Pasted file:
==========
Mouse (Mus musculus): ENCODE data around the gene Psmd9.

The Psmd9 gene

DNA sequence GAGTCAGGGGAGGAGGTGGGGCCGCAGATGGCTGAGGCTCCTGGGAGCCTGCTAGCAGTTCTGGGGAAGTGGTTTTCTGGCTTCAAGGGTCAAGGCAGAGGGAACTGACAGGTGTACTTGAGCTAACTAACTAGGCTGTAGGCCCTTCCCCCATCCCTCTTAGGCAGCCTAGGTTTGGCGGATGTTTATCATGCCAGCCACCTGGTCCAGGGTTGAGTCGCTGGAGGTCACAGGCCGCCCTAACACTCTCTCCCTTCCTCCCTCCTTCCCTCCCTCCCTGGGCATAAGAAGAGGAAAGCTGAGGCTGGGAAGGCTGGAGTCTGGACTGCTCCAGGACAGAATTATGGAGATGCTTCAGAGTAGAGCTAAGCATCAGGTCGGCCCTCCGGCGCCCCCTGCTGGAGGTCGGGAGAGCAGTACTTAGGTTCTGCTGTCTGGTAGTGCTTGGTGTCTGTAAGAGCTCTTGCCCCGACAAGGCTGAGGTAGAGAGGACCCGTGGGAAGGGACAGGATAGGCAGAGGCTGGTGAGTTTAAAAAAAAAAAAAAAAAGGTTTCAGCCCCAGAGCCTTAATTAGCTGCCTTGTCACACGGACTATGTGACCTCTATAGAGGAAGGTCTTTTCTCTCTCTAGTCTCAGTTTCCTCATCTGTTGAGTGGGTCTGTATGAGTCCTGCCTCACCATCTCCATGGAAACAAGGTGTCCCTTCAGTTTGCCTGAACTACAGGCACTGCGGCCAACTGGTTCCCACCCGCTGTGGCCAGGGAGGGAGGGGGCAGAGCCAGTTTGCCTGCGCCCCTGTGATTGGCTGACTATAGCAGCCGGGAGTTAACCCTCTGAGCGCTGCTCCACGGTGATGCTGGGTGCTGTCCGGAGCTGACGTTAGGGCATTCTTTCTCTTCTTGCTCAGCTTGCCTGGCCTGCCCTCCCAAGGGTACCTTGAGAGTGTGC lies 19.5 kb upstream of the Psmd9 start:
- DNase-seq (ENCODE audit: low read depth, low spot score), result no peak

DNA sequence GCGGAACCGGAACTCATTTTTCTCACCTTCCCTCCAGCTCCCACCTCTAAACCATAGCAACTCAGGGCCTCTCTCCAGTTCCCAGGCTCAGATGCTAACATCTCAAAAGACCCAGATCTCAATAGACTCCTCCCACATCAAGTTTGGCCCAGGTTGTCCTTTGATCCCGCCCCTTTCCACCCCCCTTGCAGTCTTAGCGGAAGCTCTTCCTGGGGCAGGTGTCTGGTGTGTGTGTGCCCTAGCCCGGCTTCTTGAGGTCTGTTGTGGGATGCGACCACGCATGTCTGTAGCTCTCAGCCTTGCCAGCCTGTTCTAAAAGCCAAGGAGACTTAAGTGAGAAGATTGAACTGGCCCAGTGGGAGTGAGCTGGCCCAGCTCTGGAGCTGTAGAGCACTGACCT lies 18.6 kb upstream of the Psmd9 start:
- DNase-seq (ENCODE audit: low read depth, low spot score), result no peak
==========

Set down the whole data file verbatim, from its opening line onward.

Mouse (Mus musculus): ENCODE data around the gene Psmd9.

The Psmd9 gene

DNA sequence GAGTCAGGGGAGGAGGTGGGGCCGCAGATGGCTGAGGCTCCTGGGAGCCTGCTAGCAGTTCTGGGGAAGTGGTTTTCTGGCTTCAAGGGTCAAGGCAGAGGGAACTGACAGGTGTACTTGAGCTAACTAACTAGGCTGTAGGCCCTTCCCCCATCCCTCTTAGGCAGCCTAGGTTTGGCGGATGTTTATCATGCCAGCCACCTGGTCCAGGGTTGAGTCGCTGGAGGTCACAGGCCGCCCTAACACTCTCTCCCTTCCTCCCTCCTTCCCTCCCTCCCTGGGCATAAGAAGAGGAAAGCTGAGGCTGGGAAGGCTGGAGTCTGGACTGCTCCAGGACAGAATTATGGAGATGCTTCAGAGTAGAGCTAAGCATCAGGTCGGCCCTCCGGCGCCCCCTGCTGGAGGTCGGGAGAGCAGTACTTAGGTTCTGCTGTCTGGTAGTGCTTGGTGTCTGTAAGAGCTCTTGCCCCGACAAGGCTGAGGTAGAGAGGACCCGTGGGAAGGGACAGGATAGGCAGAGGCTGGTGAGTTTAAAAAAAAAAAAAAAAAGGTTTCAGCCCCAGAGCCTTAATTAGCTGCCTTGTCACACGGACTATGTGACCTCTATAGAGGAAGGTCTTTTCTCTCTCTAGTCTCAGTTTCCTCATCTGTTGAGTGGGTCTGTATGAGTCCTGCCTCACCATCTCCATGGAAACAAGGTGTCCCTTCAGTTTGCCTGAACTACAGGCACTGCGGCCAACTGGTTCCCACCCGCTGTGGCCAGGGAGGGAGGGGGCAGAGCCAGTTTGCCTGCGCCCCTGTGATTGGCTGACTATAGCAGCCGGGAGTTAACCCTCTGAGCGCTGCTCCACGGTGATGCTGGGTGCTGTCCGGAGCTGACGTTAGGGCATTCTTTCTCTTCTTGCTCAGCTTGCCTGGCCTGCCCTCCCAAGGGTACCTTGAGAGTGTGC lies 19.5 kb upstream of the Psmd9 start:
- DNase-seq (ENCODE audit: low read depth, low spot score), result no peak

DNA sequence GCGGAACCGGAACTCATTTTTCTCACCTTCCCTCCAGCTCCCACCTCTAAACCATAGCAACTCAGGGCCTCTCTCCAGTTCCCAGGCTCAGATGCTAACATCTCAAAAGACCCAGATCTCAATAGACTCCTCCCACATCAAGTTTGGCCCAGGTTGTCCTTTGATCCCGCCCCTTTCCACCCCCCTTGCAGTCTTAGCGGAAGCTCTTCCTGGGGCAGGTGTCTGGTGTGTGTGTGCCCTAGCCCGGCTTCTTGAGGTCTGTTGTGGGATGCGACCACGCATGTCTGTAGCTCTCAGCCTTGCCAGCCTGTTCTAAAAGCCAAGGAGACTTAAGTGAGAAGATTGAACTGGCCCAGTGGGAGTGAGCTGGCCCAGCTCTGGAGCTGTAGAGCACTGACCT lies 18.6 kb upstream of the Psmd9 start:
- DNase-seq (ENCODE audit: low read depth, low spot score), result no peak